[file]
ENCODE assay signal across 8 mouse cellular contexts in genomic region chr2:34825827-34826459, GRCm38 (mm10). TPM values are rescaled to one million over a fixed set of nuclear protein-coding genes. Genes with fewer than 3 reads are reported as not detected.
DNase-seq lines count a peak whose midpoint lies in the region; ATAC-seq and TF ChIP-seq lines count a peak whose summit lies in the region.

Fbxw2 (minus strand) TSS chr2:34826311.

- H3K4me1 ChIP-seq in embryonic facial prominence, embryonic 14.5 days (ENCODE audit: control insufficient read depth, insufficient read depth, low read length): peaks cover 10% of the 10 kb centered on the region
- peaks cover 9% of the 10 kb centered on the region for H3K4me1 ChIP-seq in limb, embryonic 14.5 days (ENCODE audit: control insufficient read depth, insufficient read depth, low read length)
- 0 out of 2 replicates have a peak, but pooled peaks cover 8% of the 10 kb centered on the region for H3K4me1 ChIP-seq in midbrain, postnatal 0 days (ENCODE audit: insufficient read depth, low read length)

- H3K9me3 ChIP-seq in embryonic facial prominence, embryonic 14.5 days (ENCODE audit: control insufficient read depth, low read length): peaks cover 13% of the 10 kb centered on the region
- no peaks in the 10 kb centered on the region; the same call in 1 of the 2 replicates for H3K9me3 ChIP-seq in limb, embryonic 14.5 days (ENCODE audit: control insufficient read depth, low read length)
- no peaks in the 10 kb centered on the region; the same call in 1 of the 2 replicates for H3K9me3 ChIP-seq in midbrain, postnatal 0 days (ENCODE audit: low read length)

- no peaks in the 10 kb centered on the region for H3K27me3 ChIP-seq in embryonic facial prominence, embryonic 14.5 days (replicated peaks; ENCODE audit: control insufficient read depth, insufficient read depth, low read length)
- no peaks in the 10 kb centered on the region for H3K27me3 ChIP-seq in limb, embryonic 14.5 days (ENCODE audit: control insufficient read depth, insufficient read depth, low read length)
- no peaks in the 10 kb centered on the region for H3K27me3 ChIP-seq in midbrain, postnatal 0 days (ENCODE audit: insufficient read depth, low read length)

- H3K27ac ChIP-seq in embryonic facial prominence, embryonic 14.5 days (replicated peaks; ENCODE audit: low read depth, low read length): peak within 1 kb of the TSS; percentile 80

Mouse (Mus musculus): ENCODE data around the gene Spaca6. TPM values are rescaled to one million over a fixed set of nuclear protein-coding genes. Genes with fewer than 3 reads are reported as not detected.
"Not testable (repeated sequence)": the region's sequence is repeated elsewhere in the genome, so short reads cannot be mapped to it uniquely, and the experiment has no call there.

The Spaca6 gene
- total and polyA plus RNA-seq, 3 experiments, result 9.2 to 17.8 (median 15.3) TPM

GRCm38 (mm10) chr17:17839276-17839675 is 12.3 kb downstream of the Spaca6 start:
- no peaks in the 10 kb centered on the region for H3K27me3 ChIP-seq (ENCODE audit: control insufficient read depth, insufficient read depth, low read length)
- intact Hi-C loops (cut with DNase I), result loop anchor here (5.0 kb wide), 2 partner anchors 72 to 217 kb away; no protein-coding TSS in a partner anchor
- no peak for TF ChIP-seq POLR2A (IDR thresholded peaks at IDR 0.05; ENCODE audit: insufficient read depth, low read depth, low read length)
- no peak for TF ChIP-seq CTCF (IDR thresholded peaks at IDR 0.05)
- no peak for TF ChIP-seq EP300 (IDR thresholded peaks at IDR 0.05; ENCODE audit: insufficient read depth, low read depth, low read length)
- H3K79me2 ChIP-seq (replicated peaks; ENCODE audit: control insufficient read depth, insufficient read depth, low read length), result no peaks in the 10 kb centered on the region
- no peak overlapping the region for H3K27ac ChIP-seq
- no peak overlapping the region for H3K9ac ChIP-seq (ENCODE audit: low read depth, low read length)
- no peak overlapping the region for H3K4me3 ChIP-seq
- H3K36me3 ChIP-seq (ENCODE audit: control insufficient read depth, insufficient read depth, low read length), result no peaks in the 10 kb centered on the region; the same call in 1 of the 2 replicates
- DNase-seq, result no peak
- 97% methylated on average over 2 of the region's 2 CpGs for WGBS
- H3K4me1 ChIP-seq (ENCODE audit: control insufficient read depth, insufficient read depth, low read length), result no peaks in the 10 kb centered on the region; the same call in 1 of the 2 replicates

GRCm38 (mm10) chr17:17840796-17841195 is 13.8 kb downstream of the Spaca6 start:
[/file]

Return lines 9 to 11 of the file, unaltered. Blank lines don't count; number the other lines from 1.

- no peaks in the 10 kb centered on the region; the same call in 1 of the 2 replicates for H3K9me3 ChIP-seq in midbrain, postnatal 0 days (ENCODE audit: low read length)

- no peaks in the 10 kb centered on the region for H3K27me3 ChIP-seq in embryonic facial prominence, embryonic 14.5 days (replicated peaks; ENCODE audit: control insufficient read depth, insufficient read depth, low read length)
- no peaks in the 10 kb centered on the region for H3K27me3 ChIP-seq in limb, embryonic 14.5 days (ENCODE audit: control insufficient read depth, insufficient read depth, low read length)